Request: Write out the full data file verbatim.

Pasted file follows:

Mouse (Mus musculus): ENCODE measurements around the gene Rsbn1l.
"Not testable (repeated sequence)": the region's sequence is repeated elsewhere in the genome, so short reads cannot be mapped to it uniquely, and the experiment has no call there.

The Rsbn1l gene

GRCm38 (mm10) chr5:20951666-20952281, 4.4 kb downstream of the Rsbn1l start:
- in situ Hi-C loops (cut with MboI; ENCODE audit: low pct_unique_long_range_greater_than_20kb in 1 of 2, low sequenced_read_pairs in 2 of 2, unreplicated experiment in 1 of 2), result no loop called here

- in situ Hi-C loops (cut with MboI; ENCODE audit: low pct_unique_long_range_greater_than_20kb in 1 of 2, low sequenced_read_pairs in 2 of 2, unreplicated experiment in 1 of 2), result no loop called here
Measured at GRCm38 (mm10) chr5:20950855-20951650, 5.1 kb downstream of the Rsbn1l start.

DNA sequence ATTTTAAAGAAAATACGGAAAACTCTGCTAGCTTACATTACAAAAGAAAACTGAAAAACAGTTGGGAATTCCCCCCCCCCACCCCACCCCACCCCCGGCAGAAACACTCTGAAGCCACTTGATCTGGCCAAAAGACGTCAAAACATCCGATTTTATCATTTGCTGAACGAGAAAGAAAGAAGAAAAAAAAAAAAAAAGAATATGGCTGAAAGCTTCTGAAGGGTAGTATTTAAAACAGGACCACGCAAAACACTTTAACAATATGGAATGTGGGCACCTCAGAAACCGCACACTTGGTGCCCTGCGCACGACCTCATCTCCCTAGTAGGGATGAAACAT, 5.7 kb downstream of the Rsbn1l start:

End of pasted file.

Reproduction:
Mouse (Mus musculus): ENCODE measurements around the gene Rsbn1l.
"Not testable (repeated sequence)": the region's sequence is repeated elsewhere in the genome, so short reads cannot be mapped to it uniquely, and the experiment has no call there.

The Rsbn1l gene

GRCm38 (mm10) chr5:20951666-20952281, 4.4 kb downstream of the Rsbn1l start:
- in situ Hi-C loops (cut with MboI; ENCODE audit: low pct_unique_long_range_greater_than_20kb in 1 of 2, low sequenced_read_pairs in 2 of 2, unreplicated experiment in 1 of 2), result no loop called here

- in situ Hi-C loops (cut with MboI; ENCODE audit: low pct_unique_long_range_greater_than_20kb in 1 of 2, low sequenced_read_pairs in 2 of 2, unreplicated experiment in 1 of 2), result no loop called here
Measured at GRCm38 (mm10) chr5:20950855-20951650, 5.1 kb downstream of the Rsbn1l start.

DNA sequence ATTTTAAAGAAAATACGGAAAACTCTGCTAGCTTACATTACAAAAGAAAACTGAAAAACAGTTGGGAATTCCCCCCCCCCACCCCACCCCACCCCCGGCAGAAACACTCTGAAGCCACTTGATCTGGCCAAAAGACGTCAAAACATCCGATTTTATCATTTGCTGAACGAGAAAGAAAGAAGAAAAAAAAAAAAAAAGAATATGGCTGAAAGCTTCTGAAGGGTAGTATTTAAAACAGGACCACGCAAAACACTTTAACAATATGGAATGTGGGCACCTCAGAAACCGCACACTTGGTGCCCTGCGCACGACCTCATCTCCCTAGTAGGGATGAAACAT, 5.7 kb downstream of the Rsbn1l start: